H.R.4007 - To authorize the Secretary of Health and Human Services to make grants to 5 States to establish medical malpractice tribunal pilot programs, and for other purposes.111th Congress (2009-2010)
|Sponsor:||Rep. Lee, Christopher J. [R-NY-26] (Introduced 11/03/2009)|
|Committees:||House - Judiciary|
|Latest Action:||11/03/2009 Referred to the House Committee on the Judiciary.|
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Summary: H.R.4007 — 111th Congress (2009-2010)All Bill Information (Except Text)
Introduced in House (11/03/2009)
Authorizes the Secretary of Health and Human Services (HHS) to make grants to five states to establish pilot programs under which: (1) each medical malpractice case is heard in the first instance by a medical tribunal composed of a state trial court judge, a physician, and a lawyer; and (2) the tribunal shall hear all evidence that would be admissible in state court and determine whether it would be sufficient to support a finding for the plaintiff. Permits the plaintiff to pursue a case through the state's usual judicial process: (1) if the tribunal determines that the evidence would be sufficient; or (2) if the tribunal determines that the evidence would be insufficient, but only after filing with the clerk of the court a bond in an amount determined by the state trial court judge.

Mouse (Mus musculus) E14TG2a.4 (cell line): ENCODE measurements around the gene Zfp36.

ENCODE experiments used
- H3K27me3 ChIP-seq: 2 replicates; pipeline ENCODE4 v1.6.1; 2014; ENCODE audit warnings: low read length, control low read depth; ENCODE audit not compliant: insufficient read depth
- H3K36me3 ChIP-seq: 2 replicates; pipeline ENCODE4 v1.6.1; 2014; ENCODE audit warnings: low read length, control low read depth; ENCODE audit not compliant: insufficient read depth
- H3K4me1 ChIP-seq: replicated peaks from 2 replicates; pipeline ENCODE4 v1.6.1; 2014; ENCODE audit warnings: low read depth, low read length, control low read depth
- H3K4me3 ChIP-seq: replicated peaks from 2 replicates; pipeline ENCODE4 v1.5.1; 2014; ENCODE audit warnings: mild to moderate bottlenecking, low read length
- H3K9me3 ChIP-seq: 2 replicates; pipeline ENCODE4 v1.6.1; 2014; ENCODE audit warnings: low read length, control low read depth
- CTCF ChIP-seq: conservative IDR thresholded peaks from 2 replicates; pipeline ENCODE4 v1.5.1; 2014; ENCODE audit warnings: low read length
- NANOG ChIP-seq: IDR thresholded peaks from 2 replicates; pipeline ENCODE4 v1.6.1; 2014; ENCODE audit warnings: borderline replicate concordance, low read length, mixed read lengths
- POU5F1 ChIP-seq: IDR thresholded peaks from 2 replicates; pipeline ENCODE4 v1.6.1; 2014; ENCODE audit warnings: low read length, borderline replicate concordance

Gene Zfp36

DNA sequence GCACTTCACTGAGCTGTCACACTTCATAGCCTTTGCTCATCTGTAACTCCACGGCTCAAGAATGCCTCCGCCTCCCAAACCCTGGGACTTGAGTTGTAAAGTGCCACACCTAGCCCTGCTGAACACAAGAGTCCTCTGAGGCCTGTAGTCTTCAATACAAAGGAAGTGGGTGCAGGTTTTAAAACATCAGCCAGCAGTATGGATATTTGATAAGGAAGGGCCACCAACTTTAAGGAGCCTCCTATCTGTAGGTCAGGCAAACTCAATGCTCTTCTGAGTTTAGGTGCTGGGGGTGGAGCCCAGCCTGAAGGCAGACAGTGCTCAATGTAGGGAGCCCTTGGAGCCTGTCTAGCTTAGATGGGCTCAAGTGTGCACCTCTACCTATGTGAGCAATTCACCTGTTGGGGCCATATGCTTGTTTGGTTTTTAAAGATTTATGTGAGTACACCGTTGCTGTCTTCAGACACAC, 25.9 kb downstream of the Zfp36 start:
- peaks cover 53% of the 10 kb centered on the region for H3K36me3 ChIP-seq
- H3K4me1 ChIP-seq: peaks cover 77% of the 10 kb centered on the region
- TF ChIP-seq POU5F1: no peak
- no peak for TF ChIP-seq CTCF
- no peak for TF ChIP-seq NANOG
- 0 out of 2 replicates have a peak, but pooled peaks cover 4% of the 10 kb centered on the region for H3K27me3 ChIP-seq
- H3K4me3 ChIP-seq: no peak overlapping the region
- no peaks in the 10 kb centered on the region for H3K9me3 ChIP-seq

Permits the Secretary to award a grant to only a state that: (1) has an average cost of medical malpractice insurance that exceeds the national average; and (2) has not placed a limit on noneconomic damages in medical malpractice cases or established a medical tribunal program similar to the one described in this Act.
Directs the Secretary to collect from each state that receives grant funds, after the end of the third fiscal year, certain data regarding: (1) changes in the average cost of medical malpractice insurance, the number of physicians actively practicing medicine, the number of medical malpractice liability insurance carriers, the amounts paid by such carriers pursuant to settlements or judgments, and the percentage of medical malpractice cases settled prior to trial; and (2) the number of cases that were considered meritorious by the tribunal, and the number that were considered nonmeritorious, that were tried to a judgment and the number of such judgments that were for the plaintiff.